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What raises electric rates and causes blackouts? Too many windmills and solar panels. What causes too many windmills and solar panels? Federal subsidies. What’s the latest and biggest perverse federal subsidy? The “Inflation Reduction Act.” Why did a Democrat Congress appropriate money for perverse projects? Aw come on, man.
Did Republicans vote for the perverse projects? Come on, man. Seventeen Republican Senators (including one of Mississippi’s) voted for the Inflation Reduction Act. Does Democrat funding for perverse projects end up in Republican states? Does one hand wash the other? Does political water run downhill? Do energy lobbyists just court Democrats?
What’s the difference between Democrat and Republican subsidies? Who said: “Tax and tax. Spend and spend. Elect and elect.” (Answer: Harry Hopkins, advisor to President Franklin Roosevelt and one of his New Deal architects.) It was winning politics then. Still is. For Democrats and Republicans. And lobbyists – including lobbyists for wind and solar. Note there are no energy lobbyists for customers.
What do windmills and solar plants have to do with Mississippi? Windmills, not so much. They’re for Texas and Kansas (and Oklahoma) where the wind comes whistling down the plain. They generate electricity sometimes (intermittently) when the wind whistles just right. Their intermittency makes electricity more expensive. And causes blackouts. Why? How? That’s what this article is about.
Solar plants have to do with Mississippi. They generate electricity sometimes too – when the sun shines. Entergy Mississippi plans to charge customers for over a billion dollars of intermittent solar generating capacity it builds or has others build for it. The solar plants are a good deal for Entergy because it gets paid for their cost plus a markup. The more it spends (and third parties spend on its behalf), the more its stockholders make. But perversely, the more its shareholders make, the higher its customers cost of electricity and the less reliable their service (more interruptions and blackouts).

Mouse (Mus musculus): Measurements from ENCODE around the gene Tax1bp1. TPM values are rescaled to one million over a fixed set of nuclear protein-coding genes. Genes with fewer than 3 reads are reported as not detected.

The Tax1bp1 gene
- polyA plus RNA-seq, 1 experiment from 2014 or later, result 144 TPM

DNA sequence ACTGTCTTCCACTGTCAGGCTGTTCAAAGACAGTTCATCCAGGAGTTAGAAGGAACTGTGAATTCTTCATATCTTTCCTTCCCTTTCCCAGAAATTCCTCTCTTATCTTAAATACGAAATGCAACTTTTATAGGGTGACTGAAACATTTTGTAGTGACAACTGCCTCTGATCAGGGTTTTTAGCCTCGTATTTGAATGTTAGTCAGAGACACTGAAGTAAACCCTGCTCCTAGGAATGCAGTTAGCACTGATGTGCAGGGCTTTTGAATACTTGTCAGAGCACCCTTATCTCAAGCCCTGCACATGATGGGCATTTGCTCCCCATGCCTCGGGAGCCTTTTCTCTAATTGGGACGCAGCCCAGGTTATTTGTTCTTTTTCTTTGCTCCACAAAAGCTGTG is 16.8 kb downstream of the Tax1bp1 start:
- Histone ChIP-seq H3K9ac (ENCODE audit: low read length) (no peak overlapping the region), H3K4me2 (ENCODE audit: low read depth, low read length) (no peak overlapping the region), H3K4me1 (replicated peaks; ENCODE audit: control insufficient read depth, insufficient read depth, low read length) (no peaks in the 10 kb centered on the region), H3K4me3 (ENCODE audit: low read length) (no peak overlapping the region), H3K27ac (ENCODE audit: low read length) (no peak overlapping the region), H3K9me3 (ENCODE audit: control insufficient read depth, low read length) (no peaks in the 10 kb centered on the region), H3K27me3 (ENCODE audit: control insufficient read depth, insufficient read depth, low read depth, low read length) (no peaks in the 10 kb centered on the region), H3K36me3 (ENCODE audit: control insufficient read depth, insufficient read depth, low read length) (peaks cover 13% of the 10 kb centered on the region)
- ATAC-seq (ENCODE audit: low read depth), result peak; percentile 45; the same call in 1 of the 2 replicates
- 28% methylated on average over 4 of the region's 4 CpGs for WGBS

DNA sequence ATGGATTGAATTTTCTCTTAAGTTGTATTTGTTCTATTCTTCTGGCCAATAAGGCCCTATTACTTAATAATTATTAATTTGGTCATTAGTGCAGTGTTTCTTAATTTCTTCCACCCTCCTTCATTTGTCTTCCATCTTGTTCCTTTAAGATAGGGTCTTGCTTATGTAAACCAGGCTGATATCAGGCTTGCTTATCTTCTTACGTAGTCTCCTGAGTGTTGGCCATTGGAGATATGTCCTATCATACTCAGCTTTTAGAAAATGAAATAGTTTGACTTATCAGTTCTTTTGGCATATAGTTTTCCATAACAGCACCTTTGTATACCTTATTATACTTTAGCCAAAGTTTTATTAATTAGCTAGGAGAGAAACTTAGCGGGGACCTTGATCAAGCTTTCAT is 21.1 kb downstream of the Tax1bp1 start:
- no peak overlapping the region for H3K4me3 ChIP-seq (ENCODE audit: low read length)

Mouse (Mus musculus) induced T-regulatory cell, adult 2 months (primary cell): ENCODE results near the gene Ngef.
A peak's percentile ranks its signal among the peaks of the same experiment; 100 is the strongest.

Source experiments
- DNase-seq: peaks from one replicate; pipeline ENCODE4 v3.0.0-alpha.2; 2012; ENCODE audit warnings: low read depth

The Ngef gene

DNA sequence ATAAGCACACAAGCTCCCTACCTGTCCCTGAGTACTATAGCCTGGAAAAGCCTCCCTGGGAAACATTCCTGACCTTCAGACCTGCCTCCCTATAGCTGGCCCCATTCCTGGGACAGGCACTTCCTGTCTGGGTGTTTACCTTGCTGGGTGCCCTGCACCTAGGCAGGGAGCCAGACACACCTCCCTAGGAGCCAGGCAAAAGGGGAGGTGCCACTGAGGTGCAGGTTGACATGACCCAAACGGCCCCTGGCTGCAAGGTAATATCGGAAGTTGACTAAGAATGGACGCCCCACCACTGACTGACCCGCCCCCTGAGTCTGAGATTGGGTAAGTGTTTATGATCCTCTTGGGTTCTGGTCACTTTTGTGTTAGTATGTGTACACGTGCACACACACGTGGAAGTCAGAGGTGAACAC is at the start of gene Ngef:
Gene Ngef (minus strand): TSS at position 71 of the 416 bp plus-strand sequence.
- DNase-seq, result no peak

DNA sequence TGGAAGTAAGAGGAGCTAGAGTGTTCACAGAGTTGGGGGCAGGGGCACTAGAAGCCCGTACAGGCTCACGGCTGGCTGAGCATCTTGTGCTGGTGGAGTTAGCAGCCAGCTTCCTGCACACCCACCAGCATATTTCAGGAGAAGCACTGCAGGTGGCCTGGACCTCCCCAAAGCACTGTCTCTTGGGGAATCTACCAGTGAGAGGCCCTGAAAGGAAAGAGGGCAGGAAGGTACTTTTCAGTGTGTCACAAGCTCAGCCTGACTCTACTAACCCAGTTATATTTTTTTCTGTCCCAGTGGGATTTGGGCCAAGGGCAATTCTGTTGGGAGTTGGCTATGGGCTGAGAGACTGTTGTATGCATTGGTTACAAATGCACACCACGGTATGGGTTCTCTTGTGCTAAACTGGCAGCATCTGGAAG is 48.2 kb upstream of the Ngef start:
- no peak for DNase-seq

Does the Mississippi Public Service Commission care? It’s supposed to protect customers who are subject to Entergy’s service monopoly. However, two of the three commissioners seem to care more about solar energy promoters. One used to be one. Another one is running for Governor. He opposed Kemper, but not solar although it’s also bad for customers. Campaign contributions?
Entergy’s solar plants are like Mississippi Power’s Kemper County Lignite Plant. Kemper’s investment was driven by perverse tax incentives from a Democrat Department of Energy. It was promoted by a popular Republican Governor. Its starting price tag was $1.4 billion. It was finally abandoned when the cost exceeded $7 billion. Its experimental gasifier didn’t work at all. The PSC stuck Mississippi Power customers for $800 million of unneeded generating capacity from its remnants anyway. Customers paid twice – for more capacity than they needed in the first place.
Solar plants don’t work at all most of the time either. The sun doesn’t shine most of the time. A recent article by Isaac Orr explained that subsidies incentivize bad energy
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